The compression overhead (raza-6lo-compressed-dtls) is dependent on the length of the parameters epoch and sequence number. The following overheads apply for all sequence numbers with the same length.

The OSCORE overhead is dependent on the included CoAP Option numbers as well as the length of the OSCORE parameters Sender ID and sequence number.

Sequence Number                '05'       '1005'     '100005'
-------------------------------------------------------------
DTLS 1.2                        29          29          29
DTLS 1.3                        21          21          21
TLS  1.2                        21          21          21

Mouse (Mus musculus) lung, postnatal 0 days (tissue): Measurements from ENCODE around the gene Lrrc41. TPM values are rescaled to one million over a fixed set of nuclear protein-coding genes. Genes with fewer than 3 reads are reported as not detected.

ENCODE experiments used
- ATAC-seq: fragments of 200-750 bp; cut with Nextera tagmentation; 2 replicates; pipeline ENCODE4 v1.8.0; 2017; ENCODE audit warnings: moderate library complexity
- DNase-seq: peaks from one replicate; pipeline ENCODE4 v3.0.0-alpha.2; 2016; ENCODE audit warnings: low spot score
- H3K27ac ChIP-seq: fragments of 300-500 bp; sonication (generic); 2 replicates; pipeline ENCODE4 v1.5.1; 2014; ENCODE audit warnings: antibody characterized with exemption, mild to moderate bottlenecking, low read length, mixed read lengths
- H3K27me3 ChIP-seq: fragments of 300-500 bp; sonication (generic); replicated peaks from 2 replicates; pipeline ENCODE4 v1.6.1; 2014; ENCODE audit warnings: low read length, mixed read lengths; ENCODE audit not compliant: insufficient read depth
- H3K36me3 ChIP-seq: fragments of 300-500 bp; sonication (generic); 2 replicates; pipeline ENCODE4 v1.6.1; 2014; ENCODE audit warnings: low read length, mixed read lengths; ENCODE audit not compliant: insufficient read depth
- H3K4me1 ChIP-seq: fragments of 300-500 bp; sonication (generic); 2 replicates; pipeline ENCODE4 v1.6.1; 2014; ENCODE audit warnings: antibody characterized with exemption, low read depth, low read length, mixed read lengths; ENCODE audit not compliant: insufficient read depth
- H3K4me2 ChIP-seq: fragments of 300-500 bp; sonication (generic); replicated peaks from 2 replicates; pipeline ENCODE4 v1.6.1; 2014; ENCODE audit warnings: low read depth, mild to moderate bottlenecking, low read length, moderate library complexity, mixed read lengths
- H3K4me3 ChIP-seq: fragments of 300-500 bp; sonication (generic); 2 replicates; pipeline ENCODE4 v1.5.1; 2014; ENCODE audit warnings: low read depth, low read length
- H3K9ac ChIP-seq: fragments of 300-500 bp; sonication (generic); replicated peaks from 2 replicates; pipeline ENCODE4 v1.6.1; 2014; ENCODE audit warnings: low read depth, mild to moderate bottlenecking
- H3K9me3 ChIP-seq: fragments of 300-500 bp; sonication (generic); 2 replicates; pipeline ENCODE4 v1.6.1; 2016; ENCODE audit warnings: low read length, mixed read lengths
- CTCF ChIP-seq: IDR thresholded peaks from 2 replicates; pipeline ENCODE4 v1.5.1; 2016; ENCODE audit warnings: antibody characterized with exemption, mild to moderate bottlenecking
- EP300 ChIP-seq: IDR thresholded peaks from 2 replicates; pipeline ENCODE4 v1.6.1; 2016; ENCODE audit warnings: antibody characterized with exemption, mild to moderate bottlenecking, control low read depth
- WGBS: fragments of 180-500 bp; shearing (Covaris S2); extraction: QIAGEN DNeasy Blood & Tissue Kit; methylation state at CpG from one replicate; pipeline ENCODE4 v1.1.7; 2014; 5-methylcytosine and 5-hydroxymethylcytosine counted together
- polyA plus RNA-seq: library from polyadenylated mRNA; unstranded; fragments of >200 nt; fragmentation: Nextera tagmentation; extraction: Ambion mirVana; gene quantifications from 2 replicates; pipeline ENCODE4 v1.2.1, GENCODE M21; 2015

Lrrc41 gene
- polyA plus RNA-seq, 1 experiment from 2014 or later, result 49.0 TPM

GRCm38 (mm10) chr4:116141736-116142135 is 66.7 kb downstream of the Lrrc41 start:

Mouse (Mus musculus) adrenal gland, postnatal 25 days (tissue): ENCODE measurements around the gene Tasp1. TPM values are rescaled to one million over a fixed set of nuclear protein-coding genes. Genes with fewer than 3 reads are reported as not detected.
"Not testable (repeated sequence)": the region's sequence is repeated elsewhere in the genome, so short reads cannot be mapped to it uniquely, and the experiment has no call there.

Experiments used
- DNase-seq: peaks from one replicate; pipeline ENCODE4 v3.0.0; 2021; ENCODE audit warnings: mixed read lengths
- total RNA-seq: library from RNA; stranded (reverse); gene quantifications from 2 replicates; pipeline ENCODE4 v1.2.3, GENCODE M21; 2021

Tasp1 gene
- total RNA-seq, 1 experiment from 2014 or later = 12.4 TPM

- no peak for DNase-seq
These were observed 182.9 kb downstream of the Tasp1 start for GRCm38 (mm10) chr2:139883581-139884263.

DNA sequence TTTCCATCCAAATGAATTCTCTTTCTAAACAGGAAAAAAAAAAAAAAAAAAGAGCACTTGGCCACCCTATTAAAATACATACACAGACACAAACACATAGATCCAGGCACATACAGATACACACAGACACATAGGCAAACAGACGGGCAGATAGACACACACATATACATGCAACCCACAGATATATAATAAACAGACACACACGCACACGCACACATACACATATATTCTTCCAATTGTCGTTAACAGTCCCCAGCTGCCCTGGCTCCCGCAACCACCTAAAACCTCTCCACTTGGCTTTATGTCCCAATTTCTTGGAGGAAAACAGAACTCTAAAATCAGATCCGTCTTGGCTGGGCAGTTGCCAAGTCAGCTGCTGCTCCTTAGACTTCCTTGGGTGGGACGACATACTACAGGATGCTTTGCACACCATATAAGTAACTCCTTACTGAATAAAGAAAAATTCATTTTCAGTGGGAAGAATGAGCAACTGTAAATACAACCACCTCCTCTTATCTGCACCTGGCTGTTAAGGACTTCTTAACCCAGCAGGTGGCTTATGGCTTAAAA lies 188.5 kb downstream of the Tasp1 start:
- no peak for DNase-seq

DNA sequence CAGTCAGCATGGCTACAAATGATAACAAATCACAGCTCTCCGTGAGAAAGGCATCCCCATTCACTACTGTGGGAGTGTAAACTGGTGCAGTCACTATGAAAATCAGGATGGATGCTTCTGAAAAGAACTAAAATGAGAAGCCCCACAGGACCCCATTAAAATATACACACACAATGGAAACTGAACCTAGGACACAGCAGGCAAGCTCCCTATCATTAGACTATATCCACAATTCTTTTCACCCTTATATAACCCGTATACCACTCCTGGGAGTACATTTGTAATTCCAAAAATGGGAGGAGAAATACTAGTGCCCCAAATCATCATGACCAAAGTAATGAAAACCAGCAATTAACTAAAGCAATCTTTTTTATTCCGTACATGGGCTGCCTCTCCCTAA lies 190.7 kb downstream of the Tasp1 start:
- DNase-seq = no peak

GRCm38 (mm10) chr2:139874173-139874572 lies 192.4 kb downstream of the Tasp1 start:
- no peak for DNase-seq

TLS  1.3                        21          21          21
-------------------------------------------------------------
DTLS 1.2 (GHC)                  16          16          17
DTLS 1.2 (Raza)                 13          13          14
DTLS 1.3 (GHC)                  14          14          15
DTLS 1.3 (Raza)                 13          13          14
TLS  1.2 (GHC)                  17          18          19
TLS  1.3 (GHC)                  17          18          19
-------------------------------------------------------------
OSCORE Request (SID = 0)        12          13          14
OSCORE Request (SID = 1-255)    13          14          15
OSCORE Response                 10          10          10

Figure 1: Overhead as a function of sequence number

5. Summary

DTLS 1.2 has quite a large overhead as it uses an explicit sequence number and an explicit nonce. DTLS 1.3, TLS 1.2, and TLS 1.3 have significantly less overhead.